May 21, 2020

Covid-19 roundup: CDC announces nationwide Covid-19 antibody study

Daily Briefing

    FDA approves a second at-home testing kit, a cigarette company seeks approval for an experimental vaccine, and more.

    Covid-19 weekly webinar: What health care leaders need to know

    • A study published last week in Medrxiv found that convalescent plasma therapy, which involves administering blood plasma transfusions from recovered Covd-19 patients to current Covid-19 patients, is safe for treating Covid-19, the disease caused by the new coronavirus. The study, which examined 5,000 hospitalized Covid-19 patients, revealed there were no excessive mortalities and few serious side effects associated with the treatment. Researchers from Mayo Clinic, Michigan State University, and Johns Hopkins University who were behind the study said the results could pave the way for future clinical trials involving the treatment. The study was not peer reviewed before it was published (Marcus, Wall Street Journal, 5/14).
    • CDC plans to launch a nationwide study this summer to track the spread of the novel coronavirus, an agency spokesperson told Reuters. Michael Busch, director of Vitalant Research Institute who is leading a preliminary version of the study, said the study will be conducted in 25 metropolitan areas. The study is expected to include 325,000 participants over the course of 18 months and will examine how antibodies for the new coronavirus evolved over time (Brown, Reuters, 5/18).
    • Cigarette company British American Tobacco (BAT) on Friday said its experimental coronavirus vaccine that uses proteins from tobacco leaves showed promise in pre-clinical trials. The company said it is seeking approval from FDA to move the vaccine into Phase 1 trials. BAT in April said it could produce one million to three million doses of the vaccine per week with support from government agencies (Cavale, Reuters, 5/15).
    • FDA has temporarily halted an at-home coronavirus testing program being tested in Seattle. The Seattle Coronavirus Assessment Network (SCAN) said FDA requested the organization pause its research, saying a "separate federal emergency use authorization (EUA) is required to return results for self-collected tests." SCAN on Saturday said it was working with regulators to resume the program (Axelrod, The Hill, 5/15; Ponnezhath/Heavey, Reuters, 5/16).
    • FDA on Saturday granted an EUA for Everlywell's at-home coronavirus testing kit. The kit allows individuals to perform a nasal swab at home and send the sample to a laboratory for diagnostic testing. The testing kits, which cost $135 each, will be available by the end of May. This is the second at-home coronavirus test to receive an EUA, according to the New York Times (Kaplan, New York Times, 5/16).
    • FDA on Tuesday announced it is collaborating with health tech startup Aetion to launch a research project focused on analyzing "real-world" Covid-19 data, STAT News reports. The project will focus on data from insurance companies and EHRs and aims to help researchers learn more about how best to study the disease (Herper, STAT News, 5/19).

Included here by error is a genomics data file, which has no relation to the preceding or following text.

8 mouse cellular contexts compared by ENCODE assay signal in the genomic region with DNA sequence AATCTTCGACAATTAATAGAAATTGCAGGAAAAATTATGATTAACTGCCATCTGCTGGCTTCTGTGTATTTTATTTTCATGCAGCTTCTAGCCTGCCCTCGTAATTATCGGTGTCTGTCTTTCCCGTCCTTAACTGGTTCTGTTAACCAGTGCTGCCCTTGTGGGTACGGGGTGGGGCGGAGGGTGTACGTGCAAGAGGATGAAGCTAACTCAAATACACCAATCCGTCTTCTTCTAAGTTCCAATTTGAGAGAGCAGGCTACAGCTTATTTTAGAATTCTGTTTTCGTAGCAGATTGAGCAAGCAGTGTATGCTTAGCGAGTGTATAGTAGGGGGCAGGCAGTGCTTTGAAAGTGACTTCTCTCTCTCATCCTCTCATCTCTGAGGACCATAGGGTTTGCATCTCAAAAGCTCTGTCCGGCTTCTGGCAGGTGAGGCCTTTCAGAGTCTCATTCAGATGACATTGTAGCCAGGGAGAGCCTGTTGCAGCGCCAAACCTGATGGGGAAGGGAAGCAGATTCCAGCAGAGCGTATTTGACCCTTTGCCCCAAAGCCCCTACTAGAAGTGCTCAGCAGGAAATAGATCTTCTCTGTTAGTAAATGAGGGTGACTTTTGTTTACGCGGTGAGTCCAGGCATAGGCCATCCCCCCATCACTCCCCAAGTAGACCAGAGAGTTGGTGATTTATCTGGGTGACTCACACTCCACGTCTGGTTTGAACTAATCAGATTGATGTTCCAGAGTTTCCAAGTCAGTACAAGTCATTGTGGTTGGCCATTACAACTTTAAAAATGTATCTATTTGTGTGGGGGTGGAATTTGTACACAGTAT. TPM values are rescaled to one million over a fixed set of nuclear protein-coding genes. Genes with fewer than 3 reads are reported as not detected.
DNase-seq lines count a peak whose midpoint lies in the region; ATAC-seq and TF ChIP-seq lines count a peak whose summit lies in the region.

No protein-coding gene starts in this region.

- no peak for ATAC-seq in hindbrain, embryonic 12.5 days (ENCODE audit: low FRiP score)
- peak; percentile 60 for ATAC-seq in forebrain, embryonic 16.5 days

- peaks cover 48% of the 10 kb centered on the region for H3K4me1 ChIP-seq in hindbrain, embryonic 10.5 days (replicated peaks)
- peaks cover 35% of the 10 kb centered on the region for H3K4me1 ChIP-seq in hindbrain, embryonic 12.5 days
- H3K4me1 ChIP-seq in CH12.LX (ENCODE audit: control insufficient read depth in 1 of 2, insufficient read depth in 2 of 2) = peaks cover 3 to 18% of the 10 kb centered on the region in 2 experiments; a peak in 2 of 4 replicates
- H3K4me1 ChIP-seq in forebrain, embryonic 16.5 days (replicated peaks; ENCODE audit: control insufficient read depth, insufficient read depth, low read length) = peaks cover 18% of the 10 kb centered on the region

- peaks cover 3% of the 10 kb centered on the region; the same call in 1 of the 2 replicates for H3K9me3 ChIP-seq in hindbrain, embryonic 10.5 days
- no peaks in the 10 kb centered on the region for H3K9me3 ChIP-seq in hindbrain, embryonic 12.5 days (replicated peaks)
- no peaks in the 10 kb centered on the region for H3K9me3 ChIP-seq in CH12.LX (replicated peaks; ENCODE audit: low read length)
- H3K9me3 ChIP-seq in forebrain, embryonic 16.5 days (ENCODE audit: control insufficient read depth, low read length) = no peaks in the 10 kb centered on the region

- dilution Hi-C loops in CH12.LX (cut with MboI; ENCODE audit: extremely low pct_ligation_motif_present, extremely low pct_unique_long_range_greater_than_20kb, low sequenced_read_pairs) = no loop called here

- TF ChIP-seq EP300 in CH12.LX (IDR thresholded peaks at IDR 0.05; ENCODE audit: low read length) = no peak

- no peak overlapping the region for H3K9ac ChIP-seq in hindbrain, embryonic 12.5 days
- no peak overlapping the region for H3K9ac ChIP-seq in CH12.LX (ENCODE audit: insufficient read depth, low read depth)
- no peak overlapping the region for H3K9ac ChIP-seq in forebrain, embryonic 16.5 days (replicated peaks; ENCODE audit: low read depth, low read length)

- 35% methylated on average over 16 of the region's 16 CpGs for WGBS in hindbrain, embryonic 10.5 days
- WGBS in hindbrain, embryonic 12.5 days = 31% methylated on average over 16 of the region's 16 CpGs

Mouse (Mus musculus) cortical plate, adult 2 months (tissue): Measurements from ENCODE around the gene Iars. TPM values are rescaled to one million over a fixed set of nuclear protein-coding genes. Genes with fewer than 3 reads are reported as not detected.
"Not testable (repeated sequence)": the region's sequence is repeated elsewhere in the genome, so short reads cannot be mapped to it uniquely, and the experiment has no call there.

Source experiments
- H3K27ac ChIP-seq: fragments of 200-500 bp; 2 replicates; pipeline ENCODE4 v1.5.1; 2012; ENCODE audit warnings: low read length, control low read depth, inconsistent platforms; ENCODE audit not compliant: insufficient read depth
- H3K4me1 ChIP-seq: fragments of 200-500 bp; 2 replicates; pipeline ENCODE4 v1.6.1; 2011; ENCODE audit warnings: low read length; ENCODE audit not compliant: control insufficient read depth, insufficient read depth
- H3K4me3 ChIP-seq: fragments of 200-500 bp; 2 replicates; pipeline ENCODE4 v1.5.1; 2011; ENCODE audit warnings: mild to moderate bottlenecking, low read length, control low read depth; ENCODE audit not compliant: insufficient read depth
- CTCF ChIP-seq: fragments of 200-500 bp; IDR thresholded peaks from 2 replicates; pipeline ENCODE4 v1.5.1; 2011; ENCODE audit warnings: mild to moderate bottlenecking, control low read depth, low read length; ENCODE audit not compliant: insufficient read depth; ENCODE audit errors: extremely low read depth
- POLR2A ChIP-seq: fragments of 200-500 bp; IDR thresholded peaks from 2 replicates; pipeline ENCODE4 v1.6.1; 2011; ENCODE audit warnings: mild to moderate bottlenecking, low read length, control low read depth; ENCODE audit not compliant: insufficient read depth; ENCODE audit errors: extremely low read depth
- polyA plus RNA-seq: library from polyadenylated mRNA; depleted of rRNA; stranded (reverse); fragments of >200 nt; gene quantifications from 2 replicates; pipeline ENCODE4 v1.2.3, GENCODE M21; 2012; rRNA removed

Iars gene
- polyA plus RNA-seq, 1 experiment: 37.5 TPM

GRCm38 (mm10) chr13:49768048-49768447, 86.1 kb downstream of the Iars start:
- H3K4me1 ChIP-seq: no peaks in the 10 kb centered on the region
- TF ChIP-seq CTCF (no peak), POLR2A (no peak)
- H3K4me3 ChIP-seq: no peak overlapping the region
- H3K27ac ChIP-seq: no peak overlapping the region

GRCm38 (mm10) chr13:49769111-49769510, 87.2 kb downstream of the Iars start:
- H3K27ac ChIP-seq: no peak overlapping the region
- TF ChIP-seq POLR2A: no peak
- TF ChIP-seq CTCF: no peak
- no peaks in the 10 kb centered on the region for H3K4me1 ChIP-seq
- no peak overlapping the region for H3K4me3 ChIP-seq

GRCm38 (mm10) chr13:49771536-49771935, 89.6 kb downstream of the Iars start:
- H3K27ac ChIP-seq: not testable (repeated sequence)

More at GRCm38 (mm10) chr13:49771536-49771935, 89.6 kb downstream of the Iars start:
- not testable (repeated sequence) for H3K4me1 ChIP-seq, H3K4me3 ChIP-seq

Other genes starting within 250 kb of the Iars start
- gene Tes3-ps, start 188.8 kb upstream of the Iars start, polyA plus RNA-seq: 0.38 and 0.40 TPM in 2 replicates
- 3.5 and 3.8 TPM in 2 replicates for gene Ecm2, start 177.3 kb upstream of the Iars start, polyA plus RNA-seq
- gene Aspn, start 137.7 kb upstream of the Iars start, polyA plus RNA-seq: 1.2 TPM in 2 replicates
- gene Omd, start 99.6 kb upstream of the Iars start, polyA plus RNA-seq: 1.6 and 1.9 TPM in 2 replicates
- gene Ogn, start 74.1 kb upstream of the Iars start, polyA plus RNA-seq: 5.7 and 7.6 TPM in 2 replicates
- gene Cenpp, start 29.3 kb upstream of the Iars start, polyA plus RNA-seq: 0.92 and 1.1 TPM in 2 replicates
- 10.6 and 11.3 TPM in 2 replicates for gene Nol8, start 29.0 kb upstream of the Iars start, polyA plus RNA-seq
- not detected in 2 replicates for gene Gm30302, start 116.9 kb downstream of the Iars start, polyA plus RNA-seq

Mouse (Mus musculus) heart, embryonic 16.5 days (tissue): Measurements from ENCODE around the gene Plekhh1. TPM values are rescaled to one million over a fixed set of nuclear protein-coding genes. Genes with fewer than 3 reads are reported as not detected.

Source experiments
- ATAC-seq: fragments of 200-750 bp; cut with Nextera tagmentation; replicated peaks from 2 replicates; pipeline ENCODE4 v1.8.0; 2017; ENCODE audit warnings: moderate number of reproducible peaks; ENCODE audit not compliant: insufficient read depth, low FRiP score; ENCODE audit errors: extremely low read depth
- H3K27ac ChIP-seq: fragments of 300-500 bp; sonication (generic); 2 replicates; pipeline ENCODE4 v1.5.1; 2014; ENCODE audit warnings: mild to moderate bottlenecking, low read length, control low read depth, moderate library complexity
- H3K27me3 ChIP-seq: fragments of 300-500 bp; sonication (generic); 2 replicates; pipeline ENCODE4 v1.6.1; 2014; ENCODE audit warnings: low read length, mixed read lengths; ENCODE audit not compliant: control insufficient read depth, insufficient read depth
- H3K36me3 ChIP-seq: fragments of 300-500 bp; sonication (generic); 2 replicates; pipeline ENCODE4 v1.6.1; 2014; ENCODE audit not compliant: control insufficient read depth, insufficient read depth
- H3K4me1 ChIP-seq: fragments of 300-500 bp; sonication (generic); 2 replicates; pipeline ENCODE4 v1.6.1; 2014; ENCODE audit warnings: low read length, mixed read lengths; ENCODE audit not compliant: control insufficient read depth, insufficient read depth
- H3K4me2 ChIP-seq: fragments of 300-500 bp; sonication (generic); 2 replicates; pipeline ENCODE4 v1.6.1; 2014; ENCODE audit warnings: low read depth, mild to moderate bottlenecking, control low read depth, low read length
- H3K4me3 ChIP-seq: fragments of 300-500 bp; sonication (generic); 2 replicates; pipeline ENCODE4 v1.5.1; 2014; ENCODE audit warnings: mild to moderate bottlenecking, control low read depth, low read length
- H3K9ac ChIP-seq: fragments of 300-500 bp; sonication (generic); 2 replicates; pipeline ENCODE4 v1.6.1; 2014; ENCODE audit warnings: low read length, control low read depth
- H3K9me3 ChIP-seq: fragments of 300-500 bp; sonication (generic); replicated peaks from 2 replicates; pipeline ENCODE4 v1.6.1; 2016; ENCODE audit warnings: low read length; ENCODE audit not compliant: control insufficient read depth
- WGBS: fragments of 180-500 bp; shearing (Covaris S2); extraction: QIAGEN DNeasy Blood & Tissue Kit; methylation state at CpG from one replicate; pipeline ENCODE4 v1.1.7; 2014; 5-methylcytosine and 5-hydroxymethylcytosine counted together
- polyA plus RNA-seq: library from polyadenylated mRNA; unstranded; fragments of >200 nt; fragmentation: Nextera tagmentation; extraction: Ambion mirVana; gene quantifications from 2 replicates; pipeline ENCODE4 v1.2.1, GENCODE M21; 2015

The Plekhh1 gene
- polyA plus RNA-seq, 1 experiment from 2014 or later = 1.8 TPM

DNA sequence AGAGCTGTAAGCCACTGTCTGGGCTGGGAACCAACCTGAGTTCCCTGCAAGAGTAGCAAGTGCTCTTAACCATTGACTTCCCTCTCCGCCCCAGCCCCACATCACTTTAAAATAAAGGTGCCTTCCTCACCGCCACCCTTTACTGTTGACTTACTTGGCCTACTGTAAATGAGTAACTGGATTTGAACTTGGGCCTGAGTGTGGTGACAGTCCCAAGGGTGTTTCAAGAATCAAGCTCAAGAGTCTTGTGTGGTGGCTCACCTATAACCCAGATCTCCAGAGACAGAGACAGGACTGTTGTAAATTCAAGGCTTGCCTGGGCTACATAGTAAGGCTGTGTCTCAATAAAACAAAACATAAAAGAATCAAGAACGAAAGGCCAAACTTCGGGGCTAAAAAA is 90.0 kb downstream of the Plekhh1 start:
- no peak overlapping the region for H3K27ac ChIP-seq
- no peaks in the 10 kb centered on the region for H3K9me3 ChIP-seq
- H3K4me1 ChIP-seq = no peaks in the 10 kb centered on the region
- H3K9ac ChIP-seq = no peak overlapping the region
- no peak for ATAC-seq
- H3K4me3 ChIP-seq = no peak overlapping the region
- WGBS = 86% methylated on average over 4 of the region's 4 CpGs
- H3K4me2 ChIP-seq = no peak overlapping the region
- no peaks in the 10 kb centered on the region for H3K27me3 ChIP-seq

• Gilead Sciences has increased the number of doses of remdesivir, its experimental Covid-19 treatment, it will donate to the federal government, according to a letter an HHS official sent to governors Saturday. According to the letter, Gilead plans to increase the number of donated doses from 607,000 to 940,000. STAT News reports that the 300,000 extra doses could treat between 30,000 and 55,000 additional patients (Boodman, STAT News, 5/18).
    • NIH has started a clinical trial that will study whether the combination of the anti-malaria drug hydroxychloroquine and the antibiotic azithromycin could be an effective Covid-19 treatment. The study will test the combined drug therapy in 2,000 adult patients with Covid-19 (Hellmann, The Hill, 5/14).
    • UnitedHealth Group (UHG) and Microsoft have partnered to launch a smartphone app that allows employers to screen workers for symptoms of Covid-19. The app, called ProtectWell, asks users a series of questions that screen them for exposure to the new coronavirus or symptoms of Covid-19. Employees who may be infected with the virus then can be referred for diagnostic testing. The app, which is available to employers at no cost, is designed to help employers determine which workers to bring back to the office as states reopen nonessential businesses and ease social distancing measures. (Daily Briefing is published by Advisory Board, a wholly own subsidiary of UHG) (Livingston, Modern Healthcare, 5/15; Japsen, Forbes, 5/15; UHG release, 5/15).
    • University Hospitals has partnered with the Manufacturing Advocacy and Growth Network (MAGNET) to develop protective booths for coronavirus testing. The booths allow health workers to administer tests for the new coronavirus using gloves attached to a barrier on the booth. David Sylvan, president of UH Ventures, said the barriers will protect patients and health workers from the virus. The development also could reduce personal protective equipment (PPE) usage, since workers will not have to change PPE between each test (WSKU, 5/14).

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